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A Technology Blizzard is Coming

Written by Ray van Hilst on . Posted in Association, Association Best Practices

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The 2010 ASAE Technology Conferenceis only two weeks away.  Fortunately, I don’t think you’ll need to pack snowshoes in order to get to the convention center this year.

But make no mistake about it.  There is still a blizzard coming….

A blizzard of new information, strategies, tools and technologies that are going to affect how your association does its business.

The reality is that the pace of technology development and adoption is speeding up.  If there’s one thing we know for sure about change in association technology – it’s constant.

Concepts such as software-as-a-service, virtualized servers, and XML web services that were advanced concepts a few years ago are now commonplace.  But a bigger shift has occurred where what used to be considered “IT’s problem” are now owned by multiple departments through the organization.

  • The publishing team has to care and know about search engine optimization
  • The membership department has to love databases and association management software
  • The learning department is embracing learning management systems and CEU tracking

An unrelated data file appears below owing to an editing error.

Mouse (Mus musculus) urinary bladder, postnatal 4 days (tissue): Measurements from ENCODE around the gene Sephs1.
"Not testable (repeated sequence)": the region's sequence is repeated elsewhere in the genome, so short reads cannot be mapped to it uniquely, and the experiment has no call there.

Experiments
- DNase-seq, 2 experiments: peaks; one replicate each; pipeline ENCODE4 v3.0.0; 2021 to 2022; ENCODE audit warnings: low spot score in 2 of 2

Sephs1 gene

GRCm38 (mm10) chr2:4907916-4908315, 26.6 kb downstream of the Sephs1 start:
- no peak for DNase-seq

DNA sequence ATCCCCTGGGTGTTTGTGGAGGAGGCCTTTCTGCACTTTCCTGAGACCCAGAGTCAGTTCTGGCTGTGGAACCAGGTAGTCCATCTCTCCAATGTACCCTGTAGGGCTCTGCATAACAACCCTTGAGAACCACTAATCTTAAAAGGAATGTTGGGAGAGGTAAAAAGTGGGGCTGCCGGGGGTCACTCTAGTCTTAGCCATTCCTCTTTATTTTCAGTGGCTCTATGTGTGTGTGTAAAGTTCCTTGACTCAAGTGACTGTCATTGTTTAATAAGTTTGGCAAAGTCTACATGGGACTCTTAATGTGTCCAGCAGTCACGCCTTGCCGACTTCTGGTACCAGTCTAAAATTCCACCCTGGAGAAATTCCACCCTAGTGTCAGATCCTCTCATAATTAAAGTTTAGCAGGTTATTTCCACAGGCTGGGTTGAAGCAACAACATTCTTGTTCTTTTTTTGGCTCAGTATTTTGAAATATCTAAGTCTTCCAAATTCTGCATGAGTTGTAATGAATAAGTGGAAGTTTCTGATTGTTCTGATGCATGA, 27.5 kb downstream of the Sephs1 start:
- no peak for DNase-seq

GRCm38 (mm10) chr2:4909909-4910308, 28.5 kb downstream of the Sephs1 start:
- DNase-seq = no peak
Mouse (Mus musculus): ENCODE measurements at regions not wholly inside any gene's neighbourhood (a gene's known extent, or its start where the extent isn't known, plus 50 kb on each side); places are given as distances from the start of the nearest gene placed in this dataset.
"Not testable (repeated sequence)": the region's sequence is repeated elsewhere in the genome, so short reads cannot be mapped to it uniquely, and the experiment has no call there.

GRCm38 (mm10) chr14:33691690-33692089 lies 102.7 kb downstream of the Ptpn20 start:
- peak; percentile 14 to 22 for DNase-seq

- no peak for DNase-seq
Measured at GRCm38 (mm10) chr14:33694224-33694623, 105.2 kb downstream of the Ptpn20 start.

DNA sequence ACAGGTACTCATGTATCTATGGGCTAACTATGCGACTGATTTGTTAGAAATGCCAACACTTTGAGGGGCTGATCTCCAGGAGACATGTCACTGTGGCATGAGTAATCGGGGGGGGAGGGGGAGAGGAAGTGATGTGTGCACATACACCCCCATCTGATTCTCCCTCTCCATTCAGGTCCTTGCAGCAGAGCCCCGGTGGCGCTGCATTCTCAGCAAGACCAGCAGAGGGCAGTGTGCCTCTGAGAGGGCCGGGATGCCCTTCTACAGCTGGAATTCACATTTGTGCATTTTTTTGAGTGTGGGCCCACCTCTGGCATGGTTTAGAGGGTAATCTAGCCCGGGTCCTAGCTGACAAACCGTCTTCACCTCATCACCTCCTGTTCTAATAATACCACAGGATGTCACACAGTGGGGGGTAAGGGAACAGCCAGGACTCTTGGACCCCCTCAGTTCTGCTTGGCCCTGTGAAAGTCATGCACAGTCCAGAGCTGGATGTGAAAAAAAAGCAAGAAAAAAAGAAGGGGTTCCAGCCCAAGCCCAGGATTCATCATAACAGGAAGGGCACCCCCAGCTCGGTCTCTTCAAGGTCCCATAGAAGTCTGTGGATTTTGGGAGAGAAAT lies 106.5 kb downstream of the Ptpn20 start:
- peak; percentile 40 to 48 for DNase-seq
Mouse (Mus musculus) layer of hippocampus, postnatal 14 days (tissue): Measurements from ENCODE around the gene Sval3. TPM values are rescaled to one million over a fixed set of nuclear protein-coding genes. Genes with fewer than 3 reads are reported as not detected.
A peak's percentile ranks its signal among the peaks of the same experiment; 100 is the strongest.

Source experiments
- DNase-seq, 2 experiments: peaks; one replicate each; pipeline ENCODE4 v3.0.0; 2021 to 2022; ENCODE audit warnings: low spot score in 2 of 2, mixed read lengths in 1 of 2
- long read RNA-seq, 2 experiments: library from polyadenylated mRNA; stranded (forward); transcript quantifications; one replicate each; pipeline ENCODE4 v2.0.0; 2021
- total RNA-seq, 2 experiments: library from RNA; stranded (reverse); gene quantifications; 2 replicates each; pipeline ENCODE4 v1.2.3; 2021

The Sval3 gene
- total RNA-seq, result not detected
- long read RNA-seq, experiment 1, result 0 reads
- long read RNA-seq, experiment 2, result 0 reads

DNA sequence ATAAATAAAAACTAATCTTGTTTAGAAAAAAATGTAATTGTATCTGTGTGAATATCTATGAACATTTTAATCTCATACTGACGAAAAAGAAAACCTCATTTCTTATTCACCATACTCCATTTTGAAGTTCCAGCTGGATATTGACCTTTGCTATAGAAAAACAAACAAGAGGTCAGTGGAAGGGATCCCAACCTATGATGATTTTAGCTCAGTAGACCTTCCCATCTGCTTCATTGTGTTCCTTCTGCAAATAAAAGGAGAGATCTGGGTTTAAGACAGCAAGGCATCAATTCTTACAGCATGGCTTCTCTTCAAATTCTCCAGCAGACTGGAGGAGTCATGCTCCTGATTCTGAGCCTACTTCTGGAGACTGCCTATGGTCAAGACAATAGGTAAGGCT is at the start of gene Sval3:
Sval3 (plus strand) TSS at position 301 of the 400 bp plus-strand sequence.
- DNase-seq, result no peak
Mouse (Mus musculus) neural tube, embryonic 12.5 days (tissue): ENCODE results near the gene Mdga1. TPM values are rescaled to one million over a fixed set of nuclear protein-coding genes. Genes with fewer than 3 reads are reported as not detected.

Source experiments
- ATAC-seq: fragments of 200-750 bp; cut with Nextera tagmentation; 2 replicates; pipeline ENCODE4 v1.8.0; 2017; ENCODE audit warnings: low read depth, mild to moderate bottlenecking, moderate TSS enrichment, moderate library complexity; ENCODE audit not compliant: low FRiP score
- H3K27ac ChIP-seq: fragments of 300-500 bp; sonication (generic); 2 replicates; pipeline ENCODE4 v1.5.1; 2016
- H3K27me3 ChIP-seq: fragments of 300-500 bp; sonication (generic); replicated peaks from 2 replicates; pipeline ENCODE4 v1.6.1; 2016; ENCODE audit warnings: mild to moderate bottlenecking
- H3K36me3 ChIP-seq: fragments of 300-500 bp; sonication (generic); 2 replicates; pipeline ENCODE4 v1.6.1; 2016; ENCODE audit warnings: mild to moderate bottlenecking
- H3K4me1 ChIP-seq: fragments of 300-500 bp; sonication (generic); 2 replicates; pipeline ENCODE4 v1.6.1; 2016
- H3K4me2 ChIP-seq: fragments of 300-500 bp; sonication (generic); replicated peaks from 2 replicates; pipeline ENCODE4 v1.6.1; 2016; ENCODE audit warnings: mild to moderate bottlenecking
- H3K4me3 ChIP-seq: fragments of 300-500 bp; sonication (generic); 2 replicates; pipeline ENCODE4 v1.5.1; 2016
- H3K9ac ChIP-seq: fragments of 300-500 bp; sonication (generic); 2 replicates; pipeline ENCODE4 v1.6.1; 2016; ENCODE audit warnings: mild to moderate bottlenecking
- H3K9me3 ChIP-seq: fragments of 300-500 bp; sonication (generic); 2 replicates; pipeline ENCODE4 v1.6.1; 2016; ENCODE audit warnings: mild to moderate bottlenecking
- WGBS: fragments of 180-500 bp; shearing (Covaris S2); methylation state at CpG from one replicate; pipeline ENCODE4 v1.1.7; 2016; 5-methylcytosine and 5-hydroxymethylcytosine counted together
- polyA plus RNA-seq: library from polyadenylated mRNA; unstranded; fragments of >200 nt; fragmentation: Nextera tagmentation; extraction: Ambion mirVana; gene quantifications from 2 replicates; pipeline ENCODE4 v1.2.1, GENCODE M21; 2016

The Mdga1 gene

• Customer service is actively engaged with social media and social community platforms.

And don’t even get me started on the merits of a mobile apps for your association.

So how should one hunker down and prepare for this blizzard of information? (Sorry, you can’t just run to the store for bread and milk this time.)

Here’s what I’m doing:

  • Scope out the sessions in advance and plan your time.  There are many great sessions covering new and emerging technologies as well as well-established ones that you might be considering.
  • Bring along a friend.  You can’t expect one person to see all perspectives for how something would apply to them.  While this is a “Technology” conference, make sure to include the users of the technology so you can chart a plan on how to implement.  This includes membership, marketing, customer service, and events staff.
  • Visit the vendors.  This one may be obvious since it’s being posted on a vendor blog.  But association technology vendors are constantly developing and introducing new tools.  Ask them what’s new, what’s being adopted by their customers, what’s in development.  This way you can start planning ahead and connect what you are hearing in the sessions with what is on the technology horizon.
  • Network. Network. Network.  Get to know the other attendees.  They might have solutions to the challenges you are facing (or you might be able to solve theirs which always brings good technology karma).

Last but not least, spend some time thinking about your organization and the issues you want to solve.  Prepare some questions and scenarios about how technology could solve them.  If you have a core group of 4 or 5 questions and you ask multiple people you might get varying answers.  But at least you’ll have answers.

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While you are at the show, make sure to stop by booth  #215 and check out all the new things that Avectra has to offer.

If you’ve followed this space, you know that they have introduced a number of new and innovative products including integrated social communities for associations, vertical specific applications like an AMS for REALTOR associations, and enhanced technologies that help your staff work more efficiently.